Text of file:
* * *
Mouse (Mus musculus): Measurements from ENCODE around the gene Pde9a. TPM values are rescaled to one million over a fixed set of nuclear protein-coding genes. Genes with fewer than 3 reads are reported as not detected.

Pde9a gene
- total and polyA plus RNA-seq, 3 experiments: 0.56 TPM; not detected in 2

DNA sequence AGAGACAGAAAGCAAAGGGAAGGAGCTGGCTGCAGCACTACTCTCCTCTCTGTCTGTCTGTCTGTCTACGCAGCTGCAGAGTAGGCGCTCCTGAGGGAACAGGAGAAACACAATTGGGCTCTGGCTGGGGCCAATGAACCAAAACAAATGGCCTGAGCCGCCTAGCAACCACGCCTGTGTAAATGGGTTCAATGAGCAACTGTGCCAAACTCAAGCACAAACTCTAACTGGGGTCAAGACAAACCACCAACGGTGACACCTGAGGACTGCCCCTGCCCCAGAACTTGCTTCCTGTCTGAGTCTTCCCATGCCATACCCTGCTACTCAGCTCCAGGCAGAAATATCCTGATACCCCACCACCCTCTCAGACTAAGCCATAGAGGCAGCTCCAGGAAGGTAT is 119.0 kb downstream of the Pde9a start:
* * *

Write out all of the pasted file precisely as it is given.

Mouse (Mus musculus): Measurements from ENCODE around the gene Pde9a. TPM values are rescaled to one million over a fixed set of nuclear protein-coding genes. Genes with fewer than 3 reads are reported as not detected.

Pde9a gene
- total and polyA plus RNA-seq, 3 experiments: 0.56 TPM; not detected in 2

DNA sequence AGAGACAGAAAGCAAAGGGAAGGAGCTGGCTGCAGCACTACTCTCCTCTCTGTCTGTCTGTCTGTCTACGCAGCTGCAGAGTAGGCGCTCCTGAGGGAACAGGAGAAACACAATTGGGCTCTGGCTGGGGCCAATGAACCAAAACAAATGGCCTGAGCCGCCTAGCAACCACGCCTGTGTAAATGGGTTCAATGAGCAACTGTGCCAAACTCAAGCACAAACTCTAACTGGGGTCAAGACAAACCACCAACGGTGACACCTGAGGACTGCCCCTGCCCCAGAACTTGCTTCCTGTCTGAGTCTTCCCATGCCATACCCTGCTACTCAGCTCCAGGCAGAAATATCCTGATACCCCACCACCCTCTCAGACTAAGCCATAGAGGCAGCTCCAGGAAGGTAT is 119.0 kb downstream of the Pde9a start: